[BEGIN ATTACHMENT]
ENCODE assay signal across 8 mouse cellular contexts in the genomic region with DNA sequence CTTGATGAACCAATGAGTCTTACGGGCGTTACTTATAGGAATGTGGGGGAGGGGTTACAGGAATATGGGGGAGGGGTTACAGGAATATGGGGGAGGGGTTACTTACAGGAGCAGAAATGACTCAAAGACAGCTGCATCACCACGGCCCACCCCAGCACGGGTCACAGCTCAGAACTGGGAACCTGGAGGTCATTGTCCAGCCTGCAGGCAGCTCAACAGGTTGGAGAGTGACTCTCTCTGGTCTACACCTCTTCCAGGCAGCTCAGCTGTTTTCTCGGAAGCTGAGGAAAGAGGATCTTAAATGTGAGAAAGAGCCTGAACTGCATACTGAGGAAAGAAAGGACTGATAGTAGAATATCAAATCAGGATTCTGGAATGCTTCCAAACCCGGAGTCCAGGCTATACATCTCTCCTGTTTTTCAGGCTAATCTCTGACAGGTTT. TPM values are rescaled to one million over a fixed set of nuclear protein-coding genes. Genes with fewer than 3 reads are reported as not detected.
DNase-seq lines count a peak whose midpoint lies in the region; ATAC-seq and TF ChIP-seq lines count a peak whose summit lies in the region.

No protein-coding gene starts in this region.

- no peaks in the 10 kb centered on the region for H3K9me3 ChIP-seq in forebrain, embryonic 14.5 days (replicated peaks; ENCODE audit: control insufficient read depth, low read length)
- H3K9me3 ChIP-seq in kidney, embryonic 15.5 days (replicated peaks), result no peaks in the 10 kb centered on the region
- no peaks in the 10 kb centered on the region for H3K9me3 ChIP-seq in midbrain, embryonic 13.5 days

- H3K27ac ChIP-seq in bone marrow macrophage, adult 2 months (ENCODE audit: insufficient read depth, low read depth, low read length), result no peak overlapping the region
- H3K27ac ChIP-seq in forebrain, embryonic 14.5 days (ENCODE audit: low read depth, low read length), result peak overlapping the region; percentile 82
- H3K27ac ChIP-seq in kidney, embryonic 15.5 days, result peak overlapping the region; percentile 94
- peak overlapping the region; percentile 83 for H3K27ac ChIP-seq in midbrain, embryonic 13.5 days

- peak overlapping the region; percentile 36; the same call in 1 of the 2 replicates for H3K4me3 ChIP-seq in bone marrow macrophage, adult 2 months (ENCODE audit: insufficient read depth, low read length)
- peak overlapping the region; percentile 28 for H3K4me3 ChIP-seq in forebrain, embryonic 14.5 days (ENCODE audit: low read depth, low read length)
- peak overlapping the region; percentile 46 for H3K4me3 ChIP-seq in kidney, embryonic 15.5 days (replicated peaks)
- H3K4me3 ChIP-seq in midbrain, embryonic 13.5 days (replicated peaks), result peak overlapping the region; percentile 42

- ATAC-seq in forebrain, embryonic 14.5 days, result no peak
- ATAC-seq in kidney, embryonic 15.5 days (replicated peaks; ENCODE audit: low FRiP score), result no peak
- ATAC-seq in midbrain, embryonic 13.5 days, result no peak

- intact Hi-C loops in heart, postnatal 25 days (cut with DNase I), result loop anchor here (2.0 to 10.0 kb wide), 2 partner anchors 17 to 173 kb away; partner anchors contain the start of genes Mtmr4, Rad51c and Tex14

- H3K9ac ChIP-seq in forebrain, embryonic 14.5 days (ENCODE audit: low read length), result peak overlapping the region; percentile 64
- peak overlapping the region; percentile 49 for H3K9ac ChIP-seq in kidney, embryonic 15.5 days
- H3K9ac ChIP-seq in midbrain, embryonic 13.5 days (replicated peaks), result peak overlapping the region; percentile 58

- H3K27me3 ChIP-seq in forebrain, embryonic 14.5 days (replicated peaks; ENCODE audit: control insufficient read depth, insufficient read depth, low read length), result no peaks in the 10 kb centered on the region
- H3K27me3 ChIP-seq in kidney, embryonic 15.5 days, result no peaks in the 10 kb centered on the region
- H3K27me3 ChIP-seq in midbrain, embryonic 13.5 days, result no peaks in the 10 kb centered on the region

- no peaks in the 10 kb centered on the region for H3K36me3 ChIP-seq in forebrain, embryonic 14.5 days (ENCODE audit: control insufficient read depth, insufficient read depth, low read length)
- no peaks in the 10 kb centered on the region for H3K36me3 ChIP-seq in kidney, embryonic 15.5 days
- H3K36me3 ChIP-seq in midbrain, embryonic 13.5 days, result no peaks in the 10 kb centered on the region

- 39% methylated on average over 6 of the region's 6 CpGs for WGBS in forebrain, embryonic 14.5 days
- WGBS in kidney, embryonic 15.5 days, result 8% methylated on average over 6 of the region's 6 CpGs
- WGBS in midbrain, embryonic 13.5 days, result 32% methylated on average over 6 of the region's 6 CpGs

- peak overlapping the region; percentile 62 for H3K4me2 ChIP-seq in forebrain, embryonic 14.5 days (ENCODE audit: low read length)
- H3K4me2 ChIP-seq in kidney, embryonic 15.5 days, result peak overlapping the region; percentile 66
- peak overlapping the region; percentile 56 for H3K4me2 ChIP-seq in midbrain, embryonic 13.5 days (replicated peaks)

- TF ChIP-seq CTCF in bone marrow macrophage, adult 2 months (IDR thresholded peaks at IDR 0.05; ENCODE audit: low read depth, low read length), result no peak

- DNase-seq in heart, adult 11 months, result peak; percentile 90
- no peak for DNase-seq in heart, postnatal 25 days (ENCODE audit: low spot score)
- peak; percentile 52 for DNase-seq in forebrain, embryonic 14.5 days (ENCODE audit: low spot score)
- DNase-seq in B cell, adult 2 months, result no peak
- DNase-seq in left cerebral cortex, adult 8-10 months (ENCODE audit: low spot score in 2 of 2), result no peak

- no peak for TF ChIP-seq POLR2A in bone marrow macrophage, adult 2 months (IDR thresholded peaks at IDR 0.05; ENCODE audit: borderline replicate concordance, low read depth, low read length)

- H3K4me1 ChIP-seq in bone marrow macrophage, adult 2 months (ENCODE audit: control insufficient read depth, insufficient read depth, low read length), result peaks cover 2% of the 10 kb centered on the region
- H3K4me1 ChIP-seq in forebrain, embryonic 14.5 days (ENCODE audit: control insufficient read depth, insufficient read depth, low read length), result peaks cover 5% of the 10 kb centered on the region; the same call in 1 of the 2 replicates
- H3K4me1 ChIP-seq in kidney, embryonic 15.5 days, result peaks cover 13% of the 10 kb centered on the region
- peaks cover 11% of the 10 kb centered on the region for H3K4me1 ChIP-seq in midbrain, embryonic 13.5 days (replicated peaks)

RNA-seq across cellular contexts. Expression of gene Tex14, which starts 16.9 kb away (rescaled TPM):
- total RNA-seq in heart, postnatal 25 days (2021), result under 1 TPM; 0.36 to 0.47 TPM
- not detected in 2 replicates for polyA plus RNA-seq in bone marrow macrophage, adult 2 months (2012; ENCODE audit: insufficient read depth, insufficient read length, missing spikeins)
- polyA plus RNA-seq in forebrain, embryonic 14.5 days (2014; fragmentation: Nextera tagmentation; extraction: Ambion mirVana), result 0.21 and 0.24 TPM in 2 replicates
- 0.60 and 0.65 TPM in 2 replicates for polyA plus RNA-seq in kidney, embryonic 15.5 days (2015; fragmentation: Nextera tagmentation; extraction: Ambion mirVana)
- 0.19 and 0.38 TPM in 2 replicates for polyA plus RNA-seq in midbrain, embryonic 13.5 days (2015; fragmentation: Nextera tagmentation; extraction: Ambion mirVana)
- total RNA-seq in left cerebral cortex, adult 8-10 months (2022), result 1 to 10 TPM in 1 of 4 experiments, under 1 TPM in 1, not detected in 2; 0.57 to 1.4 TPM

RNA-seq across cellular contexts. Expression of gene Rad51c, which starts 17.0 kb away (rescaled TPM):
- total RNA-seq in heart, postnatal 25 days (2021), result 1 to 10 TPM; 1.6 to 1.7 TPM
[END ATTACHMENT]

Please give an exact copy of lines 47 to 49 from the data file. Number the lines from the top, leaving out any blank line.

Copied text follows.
- not detected in 2 replicates for polyA plus RNA-seq in bone marrow macrophage, adult 2 months (2012; ENCODE audit: insufficient read depth, insufficient read length, missing spikeins)
- polyA plus RNA-seq in forebrain, embryonic 14.5 days (2014; fragmentation: Nextera tagmentation; extraction: Ambion mirVana), result 0.21 and 0.24 TPM in 2 replicates
- 0.60 and 0.65 TPM in 2 replicates for polyA plus RNA-seq in kidney, embryonic 15.5 days (2015; fragmentation: Nextera tagmentation; extraction: Ambion mirVana)